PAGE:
For decades, standardized testing has played a vital role in the entrance to higher education, serving as an indicator of college readiness and a prediction of future academic success. Even with increasing evidence of the correlation between socioeconomic status and test scores, the SAT and ACT continued their hold as a required component of the application to most colleges. With the COVID-19 pandemic, however, all bets are now off. Our temporary reality could fundamentally and permanently change a long-standing part of the college admissions process — and for the better. 

Due to the cancellation of the March, May, and June SAT, the College Board estimates that one million first-time SAT takers could not take tests this spring. The ACT, which doesn’t report similar data, canceled their spring test, though summer dates still stand, at least for now. 

With testing opportunities in jeopardy, over sixty colleges and universities have since March announced test-optional policies for those entering in the fall of 2021, a change enacted to diminish student anxiety around the test requirement amidst the disruptions of COVID-19. Some institutions, including Tufts University, Davidson College, and Haverford College, are moving into a three-year test-optional pilot system, which will be re-evaluated at the end of the pilot period. The newly test-optional schools join more than 1,100 colleges and universities that already don’t require standardized testing as a part of the application, the front-runners of an increasingly popular movement for more holistic admissions.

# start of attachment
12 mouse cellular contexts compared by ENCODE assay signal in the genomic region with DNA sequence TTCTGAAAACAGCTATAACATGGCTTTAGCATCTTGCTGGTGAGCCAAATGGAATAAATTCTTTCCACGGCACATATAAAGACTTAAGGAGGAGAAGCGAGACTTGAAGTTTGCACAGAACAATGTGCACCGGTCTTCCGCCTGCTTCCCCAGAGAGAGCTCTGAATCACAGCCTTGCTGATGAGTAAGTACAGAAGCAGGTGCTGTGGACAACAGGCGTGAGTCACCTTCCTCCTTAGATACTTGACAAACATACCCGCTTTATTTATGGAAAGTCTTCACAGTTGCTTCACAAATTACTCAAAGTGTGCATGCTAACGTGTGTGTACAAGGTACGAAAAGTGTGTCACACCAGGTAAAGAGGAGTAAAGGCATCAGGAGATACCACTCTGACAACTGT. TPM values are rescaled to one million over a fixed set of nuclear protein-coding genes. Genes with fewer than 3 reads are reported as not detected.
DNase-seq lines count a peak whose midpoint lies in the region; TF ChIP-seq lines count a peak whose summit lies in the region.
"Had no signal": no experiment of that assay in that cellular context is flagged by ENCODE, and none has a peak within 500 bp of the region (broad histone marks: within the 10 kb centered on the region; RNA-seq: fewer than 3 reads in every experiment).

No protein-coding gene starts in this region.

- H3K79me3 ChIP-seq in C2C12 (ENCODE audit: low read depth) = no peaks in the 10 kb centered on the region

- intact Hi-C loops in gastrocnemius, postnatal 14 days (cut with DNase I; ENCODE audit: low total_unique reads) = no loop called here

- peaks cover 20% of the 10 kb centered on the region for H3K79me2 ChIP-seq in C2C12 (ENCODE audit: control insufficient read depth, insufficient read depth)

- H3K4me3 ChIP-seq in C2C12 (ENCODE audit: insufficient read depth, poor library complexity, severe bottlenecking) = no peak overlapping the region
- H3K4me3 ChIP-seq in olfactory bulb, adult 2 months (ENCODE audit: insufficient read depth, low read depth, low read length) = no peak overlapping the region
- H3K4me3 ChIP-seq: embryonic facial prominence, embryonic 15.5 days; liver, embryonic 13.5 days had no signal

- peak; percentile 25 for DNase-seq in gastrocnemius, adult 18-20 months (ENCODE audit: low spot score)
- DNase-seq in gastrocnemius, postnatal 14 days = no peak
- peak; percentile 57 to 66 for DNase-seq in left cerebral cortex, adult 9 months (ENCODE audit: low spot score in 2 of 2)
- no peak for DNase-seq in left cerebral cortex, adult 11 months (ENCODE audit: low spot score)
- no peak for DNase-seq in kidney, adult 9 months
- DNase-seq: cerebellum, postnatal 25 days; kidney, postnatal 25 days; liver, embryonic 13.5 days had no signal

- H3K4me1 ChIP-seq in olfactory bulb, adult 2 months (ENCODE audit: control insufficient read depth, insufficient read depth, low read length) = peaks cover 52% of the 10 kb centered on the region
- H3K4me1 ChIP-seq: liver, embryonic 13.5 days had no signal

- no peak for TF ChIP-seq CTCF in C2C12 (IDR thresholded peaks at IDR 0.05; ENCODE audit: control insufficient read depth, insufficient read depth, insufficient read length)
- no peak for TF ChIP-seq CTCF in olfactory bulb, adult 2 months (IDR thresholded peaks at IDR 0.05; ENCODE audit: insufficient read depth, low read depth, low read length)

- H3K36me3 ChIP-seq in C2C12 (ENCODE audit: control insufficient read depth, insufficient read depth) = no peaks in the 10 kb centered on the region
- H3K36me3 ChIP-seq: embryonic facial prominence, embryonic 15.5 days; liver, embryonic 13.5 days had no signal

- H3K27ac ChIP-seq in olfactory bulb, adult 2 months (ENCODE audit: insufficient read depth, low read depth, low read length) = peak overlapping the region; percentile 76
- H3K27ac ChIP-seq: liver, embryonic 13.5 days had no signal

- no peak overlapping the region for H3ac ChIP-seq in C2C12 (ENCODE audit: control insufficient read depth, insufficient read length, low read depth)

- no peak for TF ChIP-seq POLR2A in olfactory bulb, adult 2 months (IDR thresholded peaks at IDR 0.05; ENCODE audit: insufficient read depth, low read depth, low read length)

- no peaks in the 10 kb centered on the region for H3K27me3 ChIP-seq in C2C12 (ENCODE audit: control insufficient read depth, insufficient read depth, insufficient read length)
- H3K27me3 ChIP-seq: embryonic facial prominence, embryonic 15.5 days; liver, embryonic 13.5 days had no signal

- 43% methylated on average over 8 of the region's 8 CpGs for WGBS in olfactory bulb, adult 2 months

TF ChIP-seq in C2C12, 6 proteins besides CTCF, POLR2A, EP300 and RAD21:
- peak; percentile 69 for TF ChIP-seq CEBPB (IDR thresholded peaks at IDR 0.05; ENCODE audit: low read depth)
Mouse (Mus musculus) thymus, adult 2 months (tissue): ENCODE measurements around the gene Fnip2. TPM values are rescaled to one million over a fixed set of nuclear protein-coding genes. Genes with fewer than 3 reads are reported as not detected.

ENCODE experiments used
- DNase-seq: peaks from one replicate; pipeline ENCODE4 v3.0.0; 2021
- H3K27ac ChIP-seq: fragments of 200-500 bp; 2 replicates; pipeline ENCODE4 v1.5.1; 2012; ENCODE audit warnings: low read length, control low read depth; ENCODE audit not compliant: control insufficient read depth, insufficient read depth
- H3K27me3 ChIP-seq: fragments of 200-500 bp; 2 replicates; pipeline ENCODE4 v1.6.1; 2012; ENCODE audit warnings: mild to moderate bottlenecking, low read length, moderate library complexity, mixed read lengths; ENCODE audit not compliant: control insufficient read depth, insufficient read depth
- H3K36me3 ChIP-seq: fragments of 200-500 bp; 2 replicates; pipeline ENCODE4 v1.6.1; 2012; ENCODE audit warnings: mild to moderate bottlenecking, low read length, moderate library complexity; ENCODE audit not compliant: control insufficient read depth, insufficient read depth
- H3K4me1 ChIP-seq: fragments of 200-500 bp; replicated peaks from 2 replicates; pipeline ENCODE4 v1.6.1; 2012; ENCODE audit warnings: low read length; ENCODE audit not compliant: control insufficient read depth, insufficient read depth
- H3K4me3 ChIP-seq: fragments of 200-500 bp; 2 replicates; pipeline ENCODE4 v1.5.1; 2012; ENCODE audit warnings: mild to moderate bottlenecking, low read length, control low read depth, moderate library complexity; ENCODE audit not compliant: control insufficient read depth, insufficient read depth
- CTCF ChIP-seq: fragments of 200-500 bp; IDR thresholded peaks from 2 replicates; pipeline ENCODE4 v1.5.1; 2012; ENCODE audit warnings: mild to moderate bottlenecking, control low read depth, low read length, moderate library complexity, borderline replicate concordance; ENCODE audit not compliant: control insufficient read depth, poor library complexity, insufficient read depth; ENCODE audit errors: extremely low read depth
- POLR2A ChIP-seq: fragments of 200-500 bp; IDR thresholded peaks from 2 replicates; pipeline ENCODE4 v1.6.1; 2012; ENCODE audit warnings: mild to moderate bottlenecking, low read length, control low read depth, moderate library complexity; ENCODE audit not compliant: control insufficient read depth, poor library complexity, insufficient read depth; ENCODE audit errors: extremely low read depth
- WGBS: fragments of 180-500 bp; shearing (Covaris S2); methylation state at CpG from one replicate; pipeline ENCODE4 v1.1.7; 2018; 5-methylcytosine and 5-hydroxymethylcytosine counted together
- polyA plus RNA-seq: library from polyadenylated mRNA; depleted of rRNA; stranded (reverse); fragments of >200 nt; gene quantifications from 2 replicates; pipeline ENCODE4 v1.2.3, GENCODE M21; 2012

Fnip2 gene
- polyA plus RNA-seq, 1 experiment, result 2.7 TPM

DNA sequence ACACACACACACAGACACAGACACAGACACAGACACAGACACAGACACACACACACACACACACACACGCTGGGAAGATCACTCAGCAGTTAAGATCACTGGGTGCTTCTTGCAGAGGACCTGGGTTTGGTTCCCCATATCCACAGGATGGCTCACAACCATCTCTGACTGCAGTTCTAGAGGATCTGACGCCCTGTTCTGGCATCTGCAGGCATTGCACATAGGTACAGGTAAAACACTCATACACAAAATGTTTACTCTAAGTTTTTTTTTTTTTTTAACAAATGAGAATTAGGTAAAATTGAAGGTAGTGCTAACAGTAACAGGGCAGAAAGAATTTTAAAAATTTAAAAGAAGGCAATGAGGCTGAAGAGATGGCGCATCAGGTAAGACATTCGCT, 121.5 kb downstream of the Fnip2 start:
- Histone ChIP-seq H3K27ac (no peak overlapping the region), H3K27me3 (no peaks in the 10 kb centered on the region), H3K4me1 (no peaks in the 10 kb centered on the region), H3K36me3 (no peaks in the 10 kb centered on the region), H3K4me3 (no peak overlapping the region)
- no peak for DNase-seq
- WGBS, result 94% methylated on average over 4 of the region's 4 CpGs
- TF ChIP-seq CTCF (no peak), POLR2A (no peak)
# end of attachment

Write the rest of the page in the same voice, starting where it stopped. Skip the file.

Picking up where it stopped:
“I think this entire pandemic has [given us] the opportunity to rethink higher education admission practices,” said Joseph Duck, dean of admissions at Tufts, to Boston Globe. As he said to the Tufts community, “We periodically revisit our admissions requirements to determine whether they continue to support our efforts to identify the very best and most compelling students for Tufts University. While the COVID-19 pandemic’s impact on SAT and ACT testing opportunities contributed to the urgency of this policy, this decision aligns with our ongoing efforts to critically examine our policies, and to promote maximum access to a Tufts education to high-achieving students of all backgrounds and identities from across the country and around the world.”

Amidst the COVID-19 pandemic, many schools have enacted test-optional policies that could fundamentally change college admissions for years to come. Photo courtesy of Grade Power Learning. 

Angel Pérez, vice president for enrollment and student success at Trinity College, which has been test-optional since 2015, sees the current pandemic situation as a catalyst for thinking ahead to the future. 

“COVID-19 is going to force us to think differently about our work. Every aspect of higher education will be disrupted,” said Pérez to Forbes Magazine. “I believe we should never let a crisis go to waste. While we are taking care of immediate needs, we should also be asking our — what are the opportunities for the long term?” 

It’s no question that there is bias in the college application process. Extra-curriculars and grade point averages (GPA), two markers of academic achievement and future success, exist in a format that cannot be ranked or reduced to a number on a scale. In order to combat grade inflation and provide a measurable system by which to evaluate students, the SAT and ACT claim to even out the playing field and give colleges a common data point that can be used to compare all applicants’ academic aptitudes.